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16-11-2014
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Model Moves: Where Are They Now?
The New York Times, February 13, 2013
Model Apartments: Runway to Real Estate
By WILLIAM VAN METER


Trish Goff, now with Douglas Elliman as a real estate agent, in Greenwich Village.

Photo Credit: Nicole Bengiveno/The New York Times


With her wide-eyed all-American looks, Trish Goff was atypical among the second wave of supermodels of the 1990s. Exotic, heroin chic, angular, grunge — these did not describe Ms. Goff. But her extracurricular activities really set her apart from the pack.

“When I started making money, I immediately began buying property and fixing it up,” she said. “I was always searching for the next neighborhood. The first place I bought when I was 19. I found a huge loft on the Lower East Side, almost 3,500 square feet. I did it up, turned it over and sold it.”

Well before the spate of flip-and-switch home shows, Ms. Goff, now 36, bought that apartment for less than a half-million dollars. It sold for nearly three times that.

Now Ms. Goff is following her muse. After finishing New York University’s accelerated real estate program and getting her license, she has become a broker at Douglas Elliman, where she attracts a hip and upscale clientele, mostly culled from her connections from two decades in fashion.

Late last month, Ms. Goff was in the Greenwich Grill in TriBeCa. With her tan Prada cardigan, white blouse and Comme des Garçons houndstooth skirt (not to mention a symmetrical face and flawless bone structure), Ms. Goff looked like a model starring in a fashion feature as a chic real estate agent. She wore her long hair in a delicate chignon, and there was a vintage Cartier watch around her slim wrist.

“Modeling wasn’t necessarily what I was into,” Ms. Goff said. “It’s something that you’re genetically qualified to do. Occasionally girls would go on to become an editor or something, but they’re few and far between.”

Ms. Goff speaks in a nasally patrician manner, belying her northern Florida upbringing. Her mother was a bartender, and her father was a factory worker. After their split, her parents moved around a lot. Ms. Goff loved trailing her mother to look at houses. She has fond memories of the period.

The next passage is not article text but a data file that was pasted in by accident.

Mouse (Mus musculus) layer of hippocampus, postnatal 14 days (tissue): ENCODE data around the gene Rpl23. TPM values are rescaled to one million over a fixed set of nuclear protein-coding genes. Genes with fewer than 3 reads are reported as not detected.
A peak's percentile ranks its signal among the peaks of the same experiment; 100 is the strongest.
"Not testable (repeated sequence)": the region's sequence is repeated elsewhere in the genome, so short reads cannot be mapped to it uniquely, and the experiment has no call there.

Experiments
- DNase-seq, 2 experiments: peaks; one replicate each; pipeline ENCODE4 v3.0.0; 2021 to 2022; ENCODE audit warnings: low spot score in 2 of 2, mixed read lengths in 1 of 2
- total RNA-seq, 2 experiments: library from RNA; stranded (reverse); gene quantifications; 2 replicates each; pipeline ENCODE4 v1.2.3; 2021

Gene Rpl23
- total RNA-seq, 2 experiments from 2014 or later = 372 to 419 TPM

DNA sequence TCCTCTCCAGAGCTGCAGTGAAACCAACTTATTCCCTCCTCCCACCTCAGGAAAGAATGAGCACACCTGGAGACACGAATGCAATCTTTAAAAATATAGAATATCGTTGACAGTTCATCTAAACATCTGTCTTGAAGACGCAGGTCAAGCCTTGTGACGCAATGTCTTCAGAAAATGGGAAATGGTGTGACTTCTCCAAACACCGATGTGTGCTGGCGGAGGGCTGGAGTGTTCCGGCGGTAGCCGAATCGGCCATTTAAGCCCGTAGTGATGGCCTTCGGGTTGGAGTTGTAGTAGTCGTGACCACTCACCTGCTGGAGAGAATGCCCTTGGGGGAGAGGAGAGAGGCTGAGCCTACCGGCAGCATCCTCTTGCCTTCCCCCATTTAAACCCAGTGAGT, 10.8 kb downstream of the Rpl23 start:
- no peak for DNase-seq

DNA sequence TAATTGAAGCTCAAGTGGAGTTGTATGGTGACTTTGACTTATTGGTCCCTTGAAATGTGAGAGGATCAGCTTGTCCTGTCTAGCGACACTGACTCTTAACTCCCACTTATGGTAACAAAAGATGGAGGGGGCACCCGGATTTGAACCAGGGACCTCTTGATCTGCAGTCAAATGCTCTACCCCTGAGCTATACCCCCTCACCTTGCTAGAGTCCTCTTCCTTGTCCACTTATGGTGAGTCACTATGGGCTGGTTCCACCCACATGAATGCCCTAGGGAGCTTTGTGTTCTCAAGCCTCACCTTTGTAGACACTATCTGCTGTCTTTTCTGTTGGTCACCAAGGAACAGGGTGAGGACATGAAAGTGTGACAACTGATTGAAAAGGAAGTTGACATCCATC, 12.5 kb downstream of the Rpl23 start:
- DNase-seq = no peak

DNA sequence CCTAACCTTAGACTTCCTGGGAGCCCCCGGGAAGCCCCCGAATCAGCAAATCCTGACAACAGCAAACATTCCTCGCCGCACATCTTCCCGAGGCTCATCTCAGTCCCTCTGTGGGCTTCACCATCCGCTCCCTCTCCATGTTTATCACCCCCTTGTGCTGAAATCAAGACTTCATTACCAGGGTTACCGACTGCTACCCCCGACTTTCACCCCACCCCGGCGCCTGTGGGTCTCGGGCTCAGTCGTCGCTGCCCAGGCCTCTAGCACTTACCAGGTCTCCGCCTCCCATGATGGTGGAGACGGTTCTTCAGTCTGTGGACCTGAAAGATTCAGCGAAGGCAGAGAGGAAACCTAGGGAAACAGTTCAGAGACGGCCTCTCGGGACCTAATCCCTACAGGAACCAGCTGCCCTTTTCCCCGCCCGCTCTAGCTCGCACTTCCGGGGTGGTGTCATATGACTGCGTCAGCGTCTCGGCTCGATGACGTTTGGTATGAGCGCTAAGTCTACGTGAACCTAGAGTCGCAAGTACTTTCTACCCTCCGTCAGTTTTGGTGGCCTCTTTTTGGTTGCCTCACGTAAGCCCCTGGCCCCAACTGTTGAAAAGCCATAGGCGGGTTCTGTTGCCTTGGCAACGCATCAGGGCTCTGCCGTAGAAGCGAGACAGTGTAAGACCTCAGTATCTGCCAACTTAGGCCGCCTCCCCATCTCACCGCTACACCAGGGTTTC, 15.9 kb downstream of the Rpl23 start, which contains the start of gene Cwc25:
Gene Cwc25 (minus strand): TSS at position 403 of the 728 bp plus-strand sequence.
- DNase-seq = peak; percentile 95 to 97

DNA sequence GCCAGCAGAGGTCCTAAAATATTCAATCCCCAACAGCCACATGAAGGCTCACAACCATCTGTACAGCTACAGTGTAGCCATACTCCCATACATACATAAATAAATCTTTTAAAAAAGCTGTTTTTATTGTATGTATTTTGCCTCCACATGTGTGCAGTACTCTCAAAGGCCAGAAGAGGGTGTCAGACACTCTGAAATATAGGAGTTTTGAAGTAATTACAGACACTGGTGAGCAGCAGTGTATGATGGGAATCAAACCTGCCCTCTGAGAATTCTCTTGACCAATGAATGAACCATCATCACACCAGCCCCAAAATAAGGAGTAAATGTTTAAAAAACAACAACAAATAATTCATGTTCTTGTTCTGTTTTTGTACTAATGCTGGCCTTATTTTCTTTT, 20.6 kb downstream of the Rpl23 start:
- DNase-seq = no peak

“There was this new development through the woods,” she said. “On weekends they wouldn’t be working, and they didn’t lock the doors. I would go in and look at all the houses. It was already there, this weird obsession, when I was 7.”

She wanted to be a classical musician and played the saxophone, xylophone, clarinet and bassoon. But after being scouted at 15, she left school and moved to New York. Her rise was swift. She was the face of Chanel, Dior, Versace, Louis Vuitton, YSL and Chloé, among other major labels.

Although she had many hairstyles, one was her signature. “The bubble bowl!” she said, laughing. “Yes, that made my career, and I should be grateful. I was stomping my feet when Garren was giving me that haircut. It’s hard to say to a 17-year-old girl in 1993 that a bowl haircut was cool.”

When she was 19, she had a son, who accompanied her to Fashion Weeks until he was school age. He is now 16 and was recently approached by a modeling agent.

“I was at that agent in a second and said, ‘You do not dare speak to my son, who I am struggling to get through high school and get to university, and tell him he has the chance to make a few thousand dollars a day,’ ” Ms. Goff said, tapping the table hard for effect. “For him to give up anything he might think of doing? He will not!”

She knows well it is a difficult career path. “Modeling will slow down no matter who you are,” she said. In 2009, she moved to London with her husband, and then to a beach-side town in Portugal. The relationship ended, and she returned to Florida to live near her mother.

“I wasn’t me anymore,” Ms. Goff said. “Life pushes you in different directions, and sometimes you need to cut it off. I spent time with my son and myself.” After six months, she returned to New York.

“The light switched on,” she said. “I thought: ‘What am I doing? Why do I have to stay in fashion? With real estate, I can stay connected to all of the relationships I made in fashion. I know what people want. I’ve traveled the whole world. Here you go!’ It was so plain and simple.”

MS. GOFF LEFT THE RESTAURANT to meet the photographer Nathaniel Goldberg, who is looking to buy in the city. Ms. Goff lives in West Chelsea with David Bonnouvrier, the owner of DNA Models, who used to be her agent and has known her since she was a teenager.

Mr. Goldberg is a friend of the couple and has a house next door to them upstate. (Their Labrador retrievers are half brothers.)